One of the Jewish nation’s greatest blessings is peace. We greet each other with “Shalom” and when we depart from each other we likewise say, “Shalom.”
The Talmud writes that there is an obligation to bless every person with peace, and the birchas kohanim concludes with “grant you peace.”
Many midrashim address the importance of peace. R’ Elazar ben HaKapur said, “Great is peace because the entire Shemone Esrei concludes with the blessing of peace.” The Medrash also tells us that the peace covenant given to Pinchas was a great blessing because the world cannot be conducted without peace.
The last chapter of Tractate Derech Eretz is called the chapter of peace, and every mishnah in it begins with the words, “Great is peace.” We learn that the name of Hashem is peace; the name of Moshiach is peace; and Bnei Yisrael is called peace.
So great is peace, says the mishnah, that it is equal to all the acts of creation. We say every morning, “Hashem formed light and created darkness; He makes peace and creates all.” These words teach us that conflicting powers are imbued with peace so they can fulfill their mission in this world.
The Nesivos Shalom notes that everything in this world is composed of four basic elements – fire, water, wind, and earth – all of which clash with one another. Water can extinguish fire, wind can disperse the earth, etc., etc. How, then, do they co-exist in creation? He answers that shalom unites every creation in the service of Hashem.
The great rosh yeshiva R’ Aryeh Leib Shteinman pointed out that the world was created with fire and water. Rashi says (Bereishis 1:8) the rakia (firmament) was called shamayim because Hashem created it with a combination of fire and water. Why did He do so? To teach us that opposite powers can, in fact, live in harmony and unify in the service of Hashem. Even human beings – neighbors, family members, spouses – who are polar opposites in temperament or character can live peacefully in the service of Hashem.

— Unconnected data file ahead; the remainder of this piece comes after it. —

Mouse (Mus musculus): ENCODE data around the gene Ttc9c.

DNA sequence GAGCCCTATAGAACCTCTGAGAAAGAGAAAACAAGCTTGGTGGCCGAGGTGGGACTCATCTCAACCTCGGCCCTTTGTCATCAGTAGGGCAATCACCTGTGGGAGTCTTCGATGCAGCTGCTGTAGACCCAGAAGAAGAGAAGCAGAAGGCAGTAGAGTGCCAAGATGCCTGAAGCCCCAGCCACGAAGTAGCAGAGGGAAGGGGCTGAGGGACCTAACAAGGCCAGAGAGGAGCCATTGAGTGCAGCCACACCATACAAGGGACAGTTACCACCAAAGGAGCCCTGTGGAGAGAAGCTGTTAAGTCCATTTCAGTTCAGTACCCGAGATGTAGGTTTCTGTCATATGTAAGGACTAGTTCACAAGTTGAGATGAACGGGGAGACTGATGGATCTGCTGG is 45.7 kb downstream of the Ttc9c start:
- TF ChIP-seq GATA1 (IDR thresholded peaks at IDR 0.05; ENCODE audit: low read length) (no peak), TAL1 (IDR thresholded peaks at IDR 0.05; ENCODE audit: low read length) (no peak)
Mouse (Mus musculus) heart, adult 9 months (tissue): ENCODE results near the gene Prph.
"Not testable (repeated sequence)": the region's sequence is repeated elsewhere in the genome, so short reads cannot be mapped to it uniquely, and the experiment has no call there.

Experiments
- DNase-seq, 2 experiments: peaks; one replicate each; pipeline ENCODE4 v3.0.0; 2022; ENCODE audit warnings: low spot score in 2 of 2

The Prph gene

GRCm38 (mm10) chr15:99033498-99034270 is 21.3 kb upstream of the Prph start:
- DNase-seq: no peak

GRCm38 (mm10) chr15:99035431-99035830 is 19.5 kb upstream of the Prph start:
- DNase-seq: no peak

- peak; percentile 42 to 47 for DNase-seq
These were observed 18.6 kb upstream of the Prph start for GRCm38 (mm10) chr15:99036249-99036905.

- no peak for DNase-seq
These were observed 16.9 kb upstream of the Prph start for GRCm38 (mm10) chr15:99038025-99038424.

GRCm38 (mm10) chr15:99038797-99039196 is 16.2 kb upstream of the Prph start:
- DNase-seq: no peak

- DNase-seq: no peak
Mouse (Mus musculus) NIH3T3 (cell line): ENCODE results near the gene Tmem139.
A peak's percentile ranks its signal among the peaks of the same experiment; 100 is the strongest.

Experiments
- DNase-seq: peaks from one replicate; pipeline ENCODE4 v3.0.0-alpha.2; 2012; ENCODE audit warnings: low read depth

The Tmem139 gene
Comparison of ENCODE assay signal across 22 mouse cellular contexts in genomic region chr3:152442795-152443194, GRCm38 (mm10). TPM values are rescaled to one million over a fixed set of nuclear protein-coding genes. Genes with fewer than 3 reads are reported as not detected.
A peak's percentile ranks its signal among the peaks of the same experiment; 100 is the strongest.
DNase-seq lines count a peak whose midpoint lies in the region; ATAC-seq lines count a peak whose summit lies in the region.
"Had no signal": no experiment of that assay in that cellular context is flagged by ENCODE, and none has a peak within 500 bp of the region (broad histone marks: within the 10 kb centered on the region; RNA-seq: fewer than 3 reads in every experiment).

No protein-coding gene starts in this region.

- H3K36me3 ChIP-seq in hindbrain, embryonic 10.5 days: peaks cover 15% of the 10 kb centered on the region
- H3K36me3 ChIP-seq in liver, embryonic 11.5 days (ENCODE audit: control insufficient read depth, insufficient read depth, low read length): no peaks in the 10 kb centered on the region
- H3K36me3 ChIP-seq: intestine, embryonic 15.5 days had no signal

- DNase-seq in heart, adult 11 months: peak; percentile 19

Mefarshim elaborate that some colors seem to clash, but when blended properly, like in the rainbow in the sky, they become a beautiful synthesis of hues.
Our sages tell us that the presence of shalom is so important for the existence of the world that a person who has mercy on Hashem’s creations fosters Hashem’s great mercy on himself and mankind.
The Medrash Rabbah states that Avraham Avinu asked Shem, the son of Noach, how the family merited to be saved from the waters of the Flood. Shem responded that he didn’t know, but surely Hashem had mercy on them because of the great care, concern, and love they had for all the animals and wildlife with them.
We learn by implication that if the people living in the generation of the Flood would have been compassionate with each other, Hashem would have been compassionate with them, middah kneged middah, and they would have also survived the Flood.
In today’s world, it often seems that people find it difficult to maintain peaceful relations with others. Not only do they argue about major issues; they can’t even settle small issues.